In the side lobe EAR filter and MVB, the cyst boundary became more pronounced as a result of the side lobe being suppressed, and the difference in contrast between the cysts can be well identified.
To evaluate the speckle brightness contrast between the background and the cyst, we computed the contrast ratio (CR), which is defined as follows [15]:
(4)
CR = 20log10(ScSb)(dB),
where Sc is the average brightness inside the cyst and Sb is the average brightness in the background. For the -30 dB cyst, the two areas selected for the calculation are represented by the two dotted square boxes in Fig. 4A. The same windows were used for the remaining other cysts as well.
Table 1 compares the computed CR values of cysts. The CR difference between the cysts in the main lobe image is evident, but does not increase linearly because the logarithmic compression used in the image processing is a nonlinear operation. The logarithmic compression reduces the brightness contrast as the image becomes brighter. In conventional imaging, the CR does not decrease proportionally even if the reflectivity decreases because of the effect of the side lobe in the vicinity of the cyst. It can be seen that the contrast between the cysts increased in both examples of side lobe suppression filtering (i.e., side lobe EAR filtering and MVB). The Hamming apodized image has the best contrast, but there is still room for improvement compared with the CR value of the main lobe image. The MVB image performs best for point targets, but less so for speckle objects.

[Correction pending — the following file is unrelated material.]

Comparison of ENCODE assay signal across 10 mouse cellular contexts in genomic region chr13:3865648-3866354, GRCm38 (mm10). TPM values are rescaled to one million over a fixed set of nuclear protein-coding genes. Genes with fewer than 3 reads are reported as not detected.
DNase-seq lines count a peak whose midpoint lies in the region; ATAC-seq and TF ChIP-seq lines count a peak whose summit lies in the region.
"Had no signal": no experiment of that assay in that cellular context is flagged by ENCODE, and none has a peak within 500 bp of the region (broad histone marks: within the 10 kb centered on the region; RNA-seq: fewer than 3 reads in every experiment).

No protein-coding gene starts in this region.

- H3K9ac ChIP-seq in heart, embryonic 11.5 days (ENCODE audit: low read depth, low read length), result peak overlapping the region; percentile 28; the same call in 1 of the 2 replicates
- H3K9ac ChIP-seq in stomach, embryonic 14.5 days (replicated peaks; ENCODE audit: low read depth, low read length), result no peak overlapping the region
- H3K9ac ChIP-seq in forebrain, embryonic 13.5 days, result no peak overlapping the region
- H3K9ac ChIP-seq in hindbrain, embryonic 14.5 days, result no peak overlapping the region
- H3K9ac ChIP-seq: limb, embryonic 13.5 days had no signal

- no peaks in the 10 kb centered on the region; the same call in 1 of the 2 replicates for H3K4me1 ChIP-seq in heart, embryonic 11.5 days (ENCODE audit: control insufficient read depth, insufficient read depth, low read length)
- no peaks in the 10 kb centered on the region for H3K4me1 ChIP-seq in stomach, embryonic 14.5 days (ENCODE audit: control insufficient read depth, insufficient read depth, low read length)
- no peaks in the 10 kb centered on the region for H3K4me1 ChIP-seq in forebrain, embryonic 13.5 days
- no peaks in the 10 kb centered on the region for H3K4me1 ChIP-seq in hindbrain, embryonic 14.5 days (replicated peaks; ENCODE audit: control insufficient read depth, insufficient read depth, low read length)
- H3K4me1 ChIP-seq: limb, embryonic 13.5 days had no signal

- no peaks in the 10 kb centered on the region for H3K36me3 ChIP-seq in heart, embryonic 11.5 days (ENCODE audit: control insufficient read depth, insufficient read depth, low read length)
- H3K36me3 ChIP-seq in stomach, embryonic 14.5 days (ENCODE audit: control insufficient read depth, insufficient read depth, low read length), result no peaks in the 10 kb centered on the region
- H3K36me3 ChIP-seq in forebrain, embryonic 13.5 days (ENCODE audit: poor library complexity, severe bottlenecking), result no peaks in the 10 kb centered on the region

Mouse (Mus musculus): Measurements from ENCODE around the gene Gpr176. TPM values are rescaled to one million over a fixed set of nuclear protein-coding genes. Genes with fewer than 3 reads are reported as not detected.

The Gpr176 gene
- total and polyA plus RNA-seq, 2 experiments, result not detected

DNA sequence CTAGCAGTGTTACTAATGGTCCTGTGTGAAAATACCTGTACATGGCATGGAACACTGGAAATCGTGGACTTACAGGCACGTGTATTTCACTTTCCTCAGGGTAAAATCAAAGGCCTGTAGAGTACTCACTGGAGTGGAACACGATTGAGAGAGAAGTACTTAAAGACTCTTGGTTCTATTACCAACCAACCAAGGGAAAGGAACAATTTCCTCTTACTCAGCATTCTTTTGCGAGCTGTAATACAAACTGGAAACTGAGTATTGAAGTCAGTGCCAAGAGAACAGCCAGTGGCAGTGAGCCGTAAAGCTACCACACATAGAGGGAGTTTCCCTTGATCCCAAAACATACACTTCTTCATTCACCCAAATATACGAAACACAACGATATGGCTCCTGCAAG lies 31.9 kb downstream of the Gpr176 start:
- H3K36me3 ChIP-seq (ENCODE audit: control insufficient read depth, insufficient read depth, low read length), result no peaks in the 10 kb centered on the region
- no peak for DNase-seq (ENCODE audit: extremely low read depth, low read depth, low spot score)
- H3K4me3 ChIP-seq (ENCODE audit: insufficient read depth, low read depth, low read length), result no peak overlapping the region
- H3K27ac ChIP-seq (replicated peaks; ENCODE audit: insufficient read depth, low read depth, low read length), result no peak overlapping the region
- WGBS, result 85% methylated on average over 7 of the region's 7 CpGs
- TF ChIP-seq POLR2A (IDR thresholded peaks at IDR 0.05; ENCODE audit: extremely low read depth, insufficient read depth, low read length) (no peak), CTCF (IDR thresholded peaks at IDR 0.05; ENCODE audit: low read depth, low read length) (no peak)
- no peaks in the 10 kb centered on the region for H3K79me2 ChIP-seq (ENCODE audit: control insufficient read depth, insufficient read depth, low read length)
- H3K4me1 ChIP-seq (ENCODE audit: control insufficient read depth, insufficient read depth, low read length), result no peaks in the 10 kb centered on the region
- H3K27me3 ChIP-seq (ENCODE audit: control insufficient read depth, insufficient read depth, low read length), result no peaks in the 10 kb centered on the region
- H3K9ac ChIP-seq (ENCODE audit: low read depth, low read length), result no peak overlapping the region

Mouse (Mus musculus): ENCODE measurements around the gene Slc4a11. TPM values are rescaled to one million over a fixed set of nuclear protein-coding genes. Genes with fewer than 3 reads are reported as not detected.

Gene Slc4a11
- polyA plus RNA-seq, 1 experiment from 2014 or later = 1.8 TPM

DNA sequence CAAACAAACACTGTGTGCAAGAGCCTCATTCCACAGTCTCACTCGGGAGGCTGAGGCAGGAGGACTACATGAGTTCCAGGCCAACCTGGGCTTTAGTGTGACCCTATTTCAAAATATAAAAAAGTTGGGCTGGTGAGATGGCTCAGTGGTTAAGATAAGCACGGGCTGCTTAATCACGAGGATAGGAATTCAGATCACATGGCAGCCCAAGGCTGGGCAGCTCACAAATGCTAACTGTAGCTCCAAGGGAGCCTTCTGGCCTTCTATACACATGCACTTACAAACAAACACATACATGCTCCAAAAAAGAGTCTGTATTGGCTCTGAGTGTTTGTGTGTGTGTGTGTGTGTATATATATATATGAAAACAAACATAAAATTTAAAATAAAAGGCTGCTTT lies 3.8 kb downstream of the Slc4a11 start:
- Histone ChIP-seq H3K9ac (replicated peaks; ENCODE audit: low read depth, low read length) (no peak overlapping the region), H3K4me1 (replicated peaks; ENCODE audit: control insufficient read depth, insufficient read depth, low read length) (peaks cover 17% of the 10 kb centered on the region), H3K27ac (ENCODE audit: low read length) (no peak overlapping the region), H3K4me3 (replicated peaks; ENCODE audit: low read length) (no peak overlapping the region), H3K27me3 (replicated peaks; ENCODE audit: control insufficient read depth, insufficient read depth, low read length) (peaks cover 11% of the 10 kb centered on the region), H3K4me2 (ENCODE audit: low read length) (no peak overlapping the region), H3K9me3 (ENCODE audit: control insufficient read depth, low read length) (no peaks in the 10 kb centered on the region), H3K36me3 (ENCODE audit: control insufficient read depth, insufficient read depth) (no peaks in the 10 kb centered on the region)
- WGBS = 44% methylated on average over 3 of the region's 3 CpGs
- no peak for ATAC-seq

Fig. 5 compares the changes in speckle pattern due to the side lobe suppression filtering. We can see that both the conventional and main lobe images have the same speckle pattern. In the conventional image (Fig. 5A), since the magnitude of the side lobe is smaller than that of the main lobe by 15.9 dB, the side lobes are swamped by the main lobe signal in the speckle region comprised of random scatterers. In the speckle pattern of the side lobe image (Fig. 5C), the spatial frequency of the lateral side lobe is higher than in the main lobe image (Fig. 5B), and the side lobe signal corresponds to the fine pattern in the image. The Hamming apodization image (Fig. 5D) has a lower lateral resolution with a speckle pattern elongated in the lateral direction. For side lobe EAR filtering, the parameters were tuned such that the speckle pattern was similar to that of the conventional image. The speckle pattern of Fig. 5E turned out to be very different from that of the conventional image (Fig. 5A) when the parameters of the side lobe EAR filter were adjusted to increase the image resolution [12,13]. In particular, the MVB method with the spatial smoothing, temporal averaging, and diagonal loading factors of 64, 1, and 0.001, respectively, maintained nearly the same brightness of the bright area of Fig. 5F but rendered its dark area as much darker. It can be seen in Fig. 5 that speckle characteristics changed only slightly from one signal processing method to another and that the image quality degradation due to the side lobe can hardly be noticed. Moreover, it can be noted that the side lobe suppression methods cannot improve both resolution and contrast simultaneously in the speckle-only region.